As the researchers pored through published data on specific isotopes, they found disagreement in the measured decay rates – odd for supposed physical constants.
Checking data collected at Brookhaven National Laboratory on Long Island and the Federal Physical and Technical Institute in Germany, they came across something even more surprising: long-term observation of the decay rate of silicon-32 and radium-226 seemed to show a small seasonal variation. The decay rate was ever so slightly faster in winter than in summer.
Was this fluctuation real, or was it merely a glitch in the equipment used to measure the decay, induced by the change of seasons, with the accompanying changes in temperature and humidity?
"Everyone thought it must be due to experimental mistakes, because we're all brought up to believe that decay rates are constant," Sturrock said.
Peter Sturrock, professor emeritus of applied physics
Image: L.A. Cicero
The sun speaksOn Dec 13, 2006, the sun itself provided a crucial clue, when a solar flare sent a stream of particles and radiation toward Earth. Purdue nuclear engineer Jere Jenkins, while measuring the decay rate of manganese-54, a short-lived isotope used in medical diagnostics, noticed that the rate dropped slightly during the flare, a decrease that started about a day and a half before the flare.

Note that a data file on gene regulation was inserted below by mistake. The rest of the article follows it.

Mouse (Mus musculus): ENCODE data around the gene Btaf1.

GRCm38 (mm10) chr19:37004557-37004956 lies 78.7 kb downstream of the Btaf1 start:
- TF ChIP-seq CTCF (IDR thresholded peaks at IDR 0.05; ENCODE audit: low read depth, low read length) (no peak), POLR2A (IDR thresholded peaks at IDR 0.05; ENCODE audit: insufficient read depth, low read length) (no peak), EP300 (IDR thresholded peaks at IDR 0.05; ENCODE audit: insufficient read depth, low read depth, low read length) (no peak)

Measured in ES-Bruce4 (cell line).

If this apparent relationship between flares and decay rates proves true, it could lead to a method of predicting solar flares prior to their occurrence, which could help prevent damage to satellites and electric grids, as well as save the lives of astronauts in space.
The decay-rate aberrations that Jenkins noticed occurred during the middle of the night in Indiana – meaning that something produced by the sun had traveled all the way through the Earth to reach Jenkins' detectors. What could the flare send forth that could have such an effect?
Jenkins and Fischbach guessed that the culprits in this bit of decay-rate mischief were probably solar neutrinos, the almost weightless particles famous for flying at almost the speed of light through the physical world – humans, rocks, oceans or planets – with virtually no interaction with anything.